Dems’ spending bill guts Bush policies

Democrats, freed from former President George W. Bush’s veto threats, are gutting the previous administration’s programs with funding cuts and policy changes in the omnibus spending bill that the House passed Wednesday.

From including language to “consider” government health care benefits for same-sex domestic partners of federal workers to eliminating D.C. school vouchers, which they consider an affront to the public school system, Democrats say there are plenty of wrongs to right in Mr. Bush’s wake.

The pork-laden bill also slashes funds for abstinence education and erases language prohibiting a “fairness doctrine” law that threatens to squelch conservative talk radio.

“There’s a lot of damage to repair … and I’m dying to get it done,” said Rep. Louise M. Slaughter, New York Democrat and chairman of the House Rules Committee. “We’re trying to get back in the 21st century here.”

House Financial Services Committee Chairman Barney Frank, Massachusetts Democrat, said the omnibus was merely a first step. He said the spending bill would be followed soon by expanded funding for stem-cell research and a hate crimes law.

“You’ll see more of it … where our winning will make change for the better,” Mr. Frank said. “That’s what happens when you have an election and one side wins and the other side loses.”

The House passed the $410 billion omnibus bill, which funds most of the government for the remainder of the fiscal year that ends Sept. 30, in a near party-line 245-178 vote, with 16 Republicans crossing party lines to support the spending package and 16 Democrats breaking ranks to vote against it.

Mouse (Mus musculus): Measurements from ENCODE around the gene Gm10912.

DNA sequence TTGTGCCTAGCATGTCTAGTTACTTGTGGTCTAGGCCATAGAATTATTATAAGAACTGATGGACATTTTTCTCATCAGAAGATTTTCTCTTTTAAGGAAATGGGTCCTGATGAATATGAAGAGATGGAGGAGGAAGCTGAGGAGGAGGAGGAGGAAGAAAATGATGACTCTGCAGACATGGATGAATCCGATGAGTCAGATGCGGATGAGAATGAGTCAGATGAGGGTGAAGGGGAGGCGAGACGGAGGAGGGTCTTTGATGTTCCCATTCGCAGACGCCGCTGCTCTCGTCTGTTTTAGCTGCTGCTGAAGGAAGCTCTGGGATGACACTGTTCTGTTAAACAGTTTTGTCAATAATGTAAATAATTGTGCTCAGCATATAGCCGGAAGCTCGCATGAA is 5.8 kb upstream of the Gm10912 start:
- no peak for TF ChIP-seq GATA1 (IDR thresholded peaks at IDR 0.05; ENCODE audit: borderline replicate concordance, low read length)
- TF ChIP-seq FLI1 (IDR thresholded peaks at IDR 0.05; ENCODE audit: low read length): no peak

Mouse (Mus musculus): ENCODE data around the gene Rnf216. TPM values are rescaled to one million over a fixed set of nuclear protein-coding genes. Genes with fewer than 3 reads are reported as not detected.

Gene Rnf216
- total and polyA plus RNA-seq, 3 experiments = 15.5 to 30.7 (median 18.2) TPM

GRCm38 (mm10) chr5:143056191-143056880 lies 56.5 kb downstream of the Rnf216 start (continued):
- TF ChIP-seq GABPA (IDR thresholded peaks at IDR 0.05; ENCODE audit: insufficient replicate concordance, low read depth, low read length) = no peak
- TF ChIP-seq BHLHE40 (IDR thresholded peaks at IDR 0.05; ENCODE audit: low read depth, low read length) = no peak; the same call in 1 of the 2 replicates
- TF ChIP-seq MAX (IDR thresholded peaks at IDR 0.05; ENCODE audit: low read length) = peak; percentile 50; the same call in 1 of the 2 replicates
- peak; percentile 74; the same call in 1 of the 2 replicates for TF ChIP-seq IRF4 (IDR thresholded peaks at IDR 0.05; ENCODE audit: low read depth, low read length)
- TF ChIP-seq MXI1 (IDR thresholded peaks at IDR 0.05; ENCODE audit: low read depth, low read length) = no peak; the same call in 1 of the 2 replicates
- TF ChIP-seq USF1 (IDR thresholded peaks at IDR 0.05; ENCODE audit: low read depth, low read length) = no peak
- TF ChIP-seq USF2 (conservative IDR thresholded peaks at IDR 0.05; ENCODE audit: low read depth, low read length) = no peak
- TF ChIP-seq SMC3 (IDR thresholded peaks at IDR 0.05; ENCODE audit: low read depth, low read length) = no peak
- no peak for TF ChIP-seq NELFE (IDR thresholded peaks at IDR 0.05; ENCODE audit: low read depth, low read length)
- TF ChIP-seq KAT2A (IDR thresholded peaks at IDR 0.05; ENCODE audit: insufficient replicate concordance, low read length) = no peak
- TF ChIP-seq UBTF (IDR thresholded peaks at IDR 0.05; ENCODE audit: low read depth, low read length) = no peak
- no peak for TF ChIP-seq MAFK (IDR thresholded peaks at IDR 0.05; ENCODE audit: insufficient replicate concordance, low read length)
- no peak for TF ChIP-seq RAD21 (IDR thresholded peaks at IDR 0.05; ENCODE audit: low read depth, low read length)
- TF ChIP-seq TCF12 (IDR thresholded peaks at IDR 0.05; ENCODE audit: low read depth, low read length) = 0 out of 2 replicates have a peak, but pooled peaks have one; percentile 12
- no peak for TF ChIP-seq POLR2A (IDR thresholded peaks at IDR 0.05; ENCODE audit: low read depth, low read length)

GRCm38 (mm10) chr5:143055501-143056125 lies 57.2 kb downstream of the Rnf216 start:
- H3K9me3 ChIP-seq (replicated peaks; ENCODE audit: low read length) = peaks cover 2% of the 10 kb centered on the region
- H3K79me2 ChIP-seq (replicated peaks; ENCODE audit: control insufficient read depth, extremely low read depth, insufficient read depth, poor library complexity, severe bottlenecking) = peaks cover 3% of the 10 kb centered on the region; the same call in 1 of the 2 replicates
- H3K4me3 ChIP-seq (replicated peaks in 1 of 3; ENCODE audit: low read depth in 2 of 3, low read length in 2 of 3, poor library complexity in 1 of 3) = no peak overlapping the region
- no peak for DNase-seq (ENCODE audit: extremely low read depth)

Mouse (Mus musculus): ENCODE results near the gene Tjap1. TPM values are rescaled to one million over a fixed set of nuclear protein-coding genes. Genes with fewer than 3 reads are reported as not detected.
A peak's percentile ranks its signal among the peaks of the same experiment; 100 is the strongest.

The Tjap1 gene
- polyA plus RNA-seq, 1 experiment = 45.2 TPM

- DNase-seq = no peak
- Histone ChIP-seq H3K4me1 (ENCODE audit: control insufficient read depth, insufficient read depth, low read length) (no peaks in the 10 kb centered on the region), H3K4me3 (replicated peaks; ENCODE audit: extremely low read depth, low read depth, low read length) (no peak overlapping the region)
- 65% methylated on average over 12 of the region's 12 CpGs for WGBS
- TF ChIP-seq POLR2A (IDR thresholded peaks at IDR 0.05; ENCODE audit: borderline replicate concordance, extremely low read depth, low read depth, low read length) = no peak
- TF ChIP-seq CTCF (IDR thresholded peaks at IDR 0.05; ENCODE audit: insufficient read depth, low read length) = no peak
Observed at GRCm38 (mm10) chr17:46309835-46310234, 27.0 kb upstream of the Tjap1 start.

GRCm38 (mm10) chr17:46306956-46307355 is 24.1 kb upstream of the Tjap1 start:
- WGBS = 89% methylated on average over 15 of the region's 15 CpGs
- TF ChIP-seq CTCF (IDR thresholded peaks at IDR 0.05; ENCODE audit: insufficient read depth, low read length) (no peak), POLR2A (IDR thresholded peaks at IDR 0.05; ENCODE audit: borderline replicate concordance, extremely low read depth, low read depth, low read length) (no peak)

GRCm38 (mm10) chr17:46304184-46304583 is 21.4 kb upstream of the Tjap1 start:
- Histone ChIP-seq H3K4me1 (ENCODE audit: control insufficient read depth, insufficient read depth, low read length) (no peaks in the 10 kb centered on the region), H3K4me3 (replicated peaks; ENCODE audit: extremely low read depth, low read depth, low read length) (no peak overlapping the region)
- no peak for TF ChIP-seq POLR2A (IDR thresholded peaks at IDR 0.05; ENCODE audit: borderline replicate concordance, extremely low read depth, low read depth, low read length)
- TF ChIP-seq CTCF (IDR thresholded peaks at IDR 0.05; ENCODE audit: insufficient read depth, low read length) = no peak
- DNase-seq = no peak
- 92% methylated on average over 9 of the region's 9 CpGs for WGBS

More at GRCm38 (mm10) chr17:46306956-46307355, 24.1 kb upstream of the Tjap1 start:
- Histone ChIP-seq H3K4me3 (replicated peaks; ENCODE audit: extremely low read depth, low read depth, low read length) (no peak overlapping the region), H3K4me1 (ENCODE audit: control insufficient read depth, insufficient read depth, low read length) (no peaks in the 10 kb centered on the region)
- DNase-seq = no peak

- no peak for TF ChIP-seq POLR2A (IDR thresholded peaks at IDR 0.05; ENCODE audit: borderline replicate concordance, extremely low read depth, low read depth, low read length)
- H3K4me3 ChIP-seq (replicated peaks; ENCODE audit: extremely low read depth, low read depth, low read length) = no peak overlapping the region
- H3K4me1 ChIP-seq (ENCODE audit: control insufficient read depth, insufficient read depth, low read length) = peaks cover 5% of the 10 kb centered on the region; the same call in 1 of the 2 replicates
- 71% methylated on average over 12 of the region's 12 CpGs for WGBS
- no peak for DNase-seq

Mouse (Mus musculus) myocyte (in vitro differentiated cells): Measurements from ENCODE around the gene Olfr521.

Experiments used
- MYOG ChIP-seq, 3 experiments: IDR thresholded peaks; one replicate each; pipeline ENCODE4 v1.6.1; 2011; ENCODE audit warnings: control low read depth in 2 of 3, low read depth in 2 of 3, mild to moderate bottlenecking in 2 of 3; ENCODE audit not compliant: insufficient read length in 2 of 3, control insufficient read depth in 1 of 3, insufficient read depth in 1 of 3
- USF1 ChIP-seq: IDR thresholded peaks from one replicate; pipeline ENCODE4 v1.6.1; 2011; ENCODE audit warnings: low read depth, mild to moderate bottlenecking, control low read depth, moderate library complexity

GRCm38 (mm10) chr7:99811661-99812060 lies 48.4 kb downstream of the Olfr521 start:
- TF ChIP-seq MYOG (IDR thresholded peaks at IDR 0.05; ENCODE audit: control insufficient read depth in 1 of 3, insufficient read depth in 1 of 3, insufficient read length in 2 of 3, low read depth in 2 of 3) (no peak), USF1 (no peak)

The legislation now goes to the Senate, where fierce debate is expected next week. Republicans object to the bill’s high price tag, redundant spending on programs funded by the $787 billion economic stimulus and more than 9,000 pet projects worth $12.8 billion that members of both parties tacked onto the bill.

Despite President Obama´s oft-stated distaste for earmark pork and the ways of Washington, the White House said it will not take a stand against the projects because the legislation originated under the previous administration and therefore represents the final Bush budget bill.

Still, the omnibus rolls back more than a dozen Republican priorities as it implants the stamp of Mr. Obama and the Democrat-led Congress on government. It boosts spending for family planning in foreign countries without the Bush administration “Mexico City policy,” which prohibited funds from going to organizations that perform or promote abortions. Those funds increased by $88 million over past year to $545 million.

Mr. Obama already has signed a series of executive orders to overturn Bush polices, from regulations that restricted labor unions to rules governing the detention and treatment of suspected terrorists.

Rep. Mike Pence of Indiana, chairman of the House Republican Conference, said the bill “wages war on many of the most cherished policies of social conservatives of the past quarter century.”

He said he was not surprised that Democrats are relishing the moment.

“It reflects their liberal social agenda. I don’t know how happy the American people will be,” he said. “They will be deeply disappointed how quickly one-party liberal government has departed from their values.”

The omnibus reduces by nearly half the spending on Mr. Bush’s signature foreign aid program, the Millennium Challenge Corp., halts a pilot program allowing Mexican trucks into the U.S. for cross-border commerce, and weakens travel restrictions to Cuba.

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